The housing market continues to decline sharply, according to the latest figures on new housing starts and residential building permits.  The Census Bureau reported today that the annualized rate of new residential starts dropped over 10 points from March to April, and that single-family starts dropped 5.1%.  Permit applications also declined by 4%, which indicates that no one sees much hope for renewed demand in the market:

Privately-owned housing units authorized by building permits in April were at a seasonally adjusted annual rate of 551,000. This is 4.0 percent (±1.1%) below the revised March rate of 574,000 and is 12.8 percent (±1.2%) below the revised April 2010 estimate of 632,000.

Single-family authorizations in April were at a rate of 385,000; this is 1.8 percent (±1.0%) below the revised March figure of 392,000. Authorizations of units in buildings with five units or more were at a rate of 143,000 in April.

Privately-owned housing starts in April were at a seasonally adjusted annual rate of 523,000. This is 10.6 percent (±13.0%)* below the revised March estimate of 585,000 and is 23.9 percent (±7.0%) below the revised April 2010 rate of 687,000.

Single-family housing starts in April were at a rate of 394,000; this is 5.1 percent (±10.2%)* below the revised March figure of 415,000. The April rate for units in buildings with five units or more was 114,000.

Housing completions rose in April, but that may not be good news.  With new starts going sharply downward, the completions mean a lack of work in the construction industry.  The decline will impact secondary industries for housing hard this summer, and unemployment will likely rise as a result.

The numbers for April represent the lowest in the two-year series, except for the short month of February this year.  The overall number of starts, 551,000, beat February’s 534,000, but otherwise is lower than the previous two-year low of 555,000 in October.  Single-family starts narrowly beat February’s 382,000 but the rest of the last 24 months showed single-family starts no lower than 403,000.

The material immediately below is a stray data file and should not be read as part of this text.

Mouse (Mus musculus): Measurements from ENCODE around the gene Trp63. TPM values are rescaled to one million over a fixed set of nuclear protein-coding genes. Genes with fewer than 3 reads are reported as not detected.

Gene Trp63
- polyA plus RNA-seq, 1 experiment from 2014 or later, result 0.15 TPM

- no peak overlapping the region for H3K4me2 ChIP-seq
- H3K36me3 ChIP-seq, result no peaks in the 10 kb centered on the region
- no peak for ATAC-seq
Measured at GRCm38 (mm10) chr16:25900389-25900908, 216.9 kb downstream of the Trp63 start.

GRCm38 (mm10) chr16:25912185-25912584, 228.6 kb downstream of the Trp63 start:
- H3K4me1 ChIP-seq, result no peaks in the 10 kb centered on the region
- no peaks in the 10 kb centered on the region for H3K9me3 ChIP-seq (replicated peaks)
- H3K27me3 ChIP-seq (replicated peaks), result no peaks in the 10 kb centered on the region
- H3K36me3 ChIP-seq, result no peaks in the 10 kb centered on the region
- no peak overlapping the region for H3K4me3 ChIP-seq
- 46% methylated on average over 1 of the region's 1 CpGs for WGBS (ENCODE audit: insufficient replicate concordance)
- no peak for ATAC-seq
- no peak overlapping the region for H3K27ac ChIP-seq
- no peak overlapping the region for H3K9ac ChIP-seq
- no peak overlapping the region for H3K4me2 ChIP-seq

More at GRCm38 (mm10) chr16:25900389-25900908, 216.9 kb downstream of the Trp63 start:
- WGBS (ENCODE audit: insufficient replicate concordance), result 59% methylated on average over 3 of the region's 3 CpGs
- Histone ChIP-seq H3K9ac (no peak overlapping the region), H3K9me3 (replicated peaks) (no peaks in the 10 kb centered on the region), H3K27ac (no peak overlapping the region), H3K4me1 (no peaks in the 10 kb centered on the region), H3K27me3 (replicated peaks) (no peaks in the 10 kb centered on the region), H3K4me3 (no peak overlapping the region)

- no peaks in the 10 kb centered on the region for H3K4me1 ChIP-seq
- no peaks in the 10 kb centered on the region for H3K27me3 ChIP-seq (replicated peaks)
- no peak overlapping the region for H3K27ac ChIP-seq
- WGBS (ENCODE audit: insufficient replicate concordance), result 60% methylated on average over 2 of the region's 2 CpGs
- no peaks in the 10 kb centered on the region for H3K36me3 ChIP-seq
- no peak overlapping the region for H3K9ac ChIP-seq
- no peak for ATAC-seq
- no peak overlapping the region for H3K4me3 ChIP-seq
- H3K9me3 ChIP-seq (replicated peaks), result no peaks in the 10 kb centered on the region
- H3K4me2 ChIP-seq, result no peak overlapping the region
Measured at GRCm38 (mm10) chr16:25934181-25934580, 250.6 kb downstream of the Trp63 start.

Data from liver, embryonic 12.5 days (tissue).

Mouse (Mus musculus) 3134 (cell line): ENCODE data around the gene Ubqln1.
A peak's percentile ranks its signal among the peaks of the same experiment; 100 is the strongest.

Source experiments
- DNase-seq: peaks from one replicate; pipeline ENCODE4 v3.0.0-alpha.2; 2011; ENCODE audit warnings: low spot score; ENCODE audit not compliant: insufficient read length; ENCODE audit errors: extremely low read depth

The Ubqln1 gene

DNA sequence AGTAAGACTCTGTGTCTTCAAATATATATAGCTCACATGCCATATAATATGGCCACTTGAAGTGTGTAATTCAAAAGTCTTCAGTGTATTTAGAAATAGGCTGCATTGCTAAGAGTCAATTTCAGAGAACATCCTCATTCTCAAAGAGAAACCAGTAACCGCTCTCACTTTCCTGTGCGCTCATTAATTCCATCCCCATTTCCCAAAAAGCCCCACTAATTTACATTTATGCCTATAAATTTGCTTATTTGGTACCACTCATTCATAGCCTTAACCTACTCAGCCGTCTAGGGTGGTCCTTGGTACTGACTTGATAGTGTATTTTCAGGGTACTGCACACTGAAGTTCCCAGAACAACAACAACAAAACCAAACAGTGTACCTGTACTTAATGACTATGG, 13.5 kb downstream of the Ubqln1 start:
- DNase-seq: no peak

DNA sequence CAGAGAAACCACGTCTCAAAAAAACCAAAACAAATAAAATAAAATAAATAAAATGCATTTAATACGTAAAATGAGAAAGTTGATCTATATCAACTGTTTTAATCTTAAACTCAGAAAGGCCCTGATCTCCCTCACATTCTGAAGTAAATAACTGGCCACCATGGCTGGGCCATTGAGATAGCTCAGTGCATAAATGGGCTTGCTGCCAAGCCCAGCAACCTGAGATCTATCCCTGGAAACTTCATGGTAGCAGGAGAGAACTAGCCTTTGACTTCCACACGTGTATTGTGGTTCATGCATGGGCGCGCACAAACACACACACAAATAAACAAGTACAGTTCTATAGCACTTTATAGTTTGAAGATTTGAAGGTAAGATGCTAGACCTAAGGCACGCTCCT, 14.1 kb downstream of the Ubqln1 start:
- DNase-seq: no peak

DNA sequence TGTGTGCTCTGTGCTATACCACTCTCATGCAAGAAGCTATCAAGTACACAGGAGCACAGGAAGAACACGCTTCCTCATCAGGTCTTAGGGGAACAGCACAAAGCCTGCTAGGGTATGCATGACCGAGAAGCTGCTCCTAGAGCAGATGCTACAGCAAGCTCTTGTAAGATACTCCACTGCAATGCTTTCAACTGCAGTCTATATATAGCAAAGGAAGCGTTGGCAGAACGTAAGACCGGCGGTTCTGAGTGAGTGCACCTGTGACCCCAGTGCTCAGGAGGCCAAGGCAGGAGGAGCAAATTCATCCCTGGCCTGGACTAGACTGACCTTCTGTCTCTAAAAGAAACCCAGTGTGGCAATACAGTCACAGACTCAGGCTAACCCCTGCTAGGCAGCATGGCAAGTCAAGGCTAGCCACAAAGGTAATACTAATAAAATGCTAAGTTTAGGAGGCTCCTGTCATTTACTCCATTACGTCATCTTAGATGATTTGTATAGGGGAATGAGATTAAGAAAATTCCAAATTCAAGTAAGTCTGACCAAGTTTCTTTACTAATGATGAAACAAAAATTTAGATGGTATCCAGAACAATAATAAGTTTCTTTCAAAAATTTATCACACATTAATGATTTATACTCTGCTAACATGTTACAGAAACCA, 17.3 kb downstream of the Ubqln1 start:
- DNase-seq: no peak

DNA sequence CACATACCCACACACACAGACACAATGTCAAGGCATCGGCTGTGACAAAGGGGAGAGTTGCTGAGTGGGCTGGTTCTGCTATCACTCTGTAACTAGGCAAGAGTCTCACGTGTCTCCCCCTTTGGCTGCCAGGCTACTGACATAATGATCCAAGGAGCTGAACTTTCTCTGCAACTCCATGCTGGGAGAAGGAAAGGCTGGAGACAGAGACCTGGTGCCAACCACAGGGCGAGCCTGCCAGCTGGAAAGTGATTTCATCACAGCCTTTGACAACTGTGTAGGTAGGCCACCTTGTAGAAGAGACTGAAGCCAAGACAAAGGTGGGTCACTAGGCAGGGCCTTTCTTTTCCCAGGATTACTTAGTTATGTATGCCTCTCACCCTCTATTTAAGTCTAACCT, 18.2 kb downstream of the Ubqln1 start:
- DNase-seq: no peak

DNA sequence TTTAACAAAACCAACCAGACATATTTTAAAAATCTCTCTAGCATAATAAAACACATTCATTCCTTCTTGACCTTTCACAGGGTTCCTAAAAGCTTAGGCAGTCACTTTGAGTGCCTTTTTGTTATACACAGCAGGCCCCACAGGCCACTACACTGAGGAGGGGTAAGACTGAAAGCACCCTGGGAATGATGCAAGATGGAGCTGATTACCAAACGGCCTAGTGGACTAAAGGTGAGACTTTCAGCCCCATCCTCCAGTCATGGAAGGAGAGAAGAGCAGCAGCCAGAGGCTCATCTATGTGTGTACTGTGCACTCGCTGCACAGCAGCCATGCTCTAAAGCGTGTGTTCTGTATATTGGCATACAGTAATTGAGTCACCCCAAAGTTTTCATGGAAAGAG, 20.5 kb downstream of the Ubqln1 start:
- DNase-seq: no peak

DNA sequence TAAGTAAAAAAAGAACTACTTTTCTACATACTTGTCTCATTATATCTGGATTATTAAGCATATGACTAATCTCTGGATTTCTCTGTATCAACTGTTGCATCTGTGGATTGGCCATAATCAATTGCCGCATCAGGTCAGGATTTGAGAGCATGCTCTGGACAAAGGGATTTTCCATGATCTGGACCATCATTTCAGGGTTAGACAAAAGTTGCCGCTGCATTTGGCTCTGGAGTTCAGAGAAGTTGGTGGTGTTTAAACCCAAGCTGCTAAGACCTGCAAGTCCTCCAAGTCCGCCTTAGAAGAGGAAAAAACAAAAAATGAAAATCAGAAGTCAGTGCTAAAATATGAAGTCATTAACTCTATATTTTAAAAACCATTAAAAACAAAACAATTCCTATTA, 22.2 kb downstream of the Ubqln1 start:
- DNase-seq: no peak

Reuters correctly notes that a glut of inventory is keeping the market depressed:

Housing starts and permits for future home construction fell in April as an overhang of homes on the market discourages builders from taking on new projects, pointing to prolonged weakness in the housing sector.

The Commerce Department said on Tuesday housing starts dropped 10.6 percent to a seasonally adjusted annual rate of 523,000 units. March’s starts were revised up to a 585,000-unit pace from the previously reported rate of 549,000 units.

Economists polled by Reuters had forecast housing starts rising to a 568,000-unit rate. Compared to April last year, residential construction was down 23.9 percent, the largest decline since October 2009.

Residential construction is being crowded out by an oversupply of used homes on the market, in particular, foreclosed properties, which sell well below their value.

The only solution for this is to produce more qualified buyers — and that means restarting massive job creation through pro-growth economic policies.  President Obama continues to signal that he will expand the regulatory state and focus on gimmicky, capital-destroying government interventions, which keeps capital on the sidelines.  With gas prices rising rapidly, the housing industry is correct to predict that the market will only get worse through 2011.

Update: Suitably Flip is suitably pessimistic about the economy after hearing this news.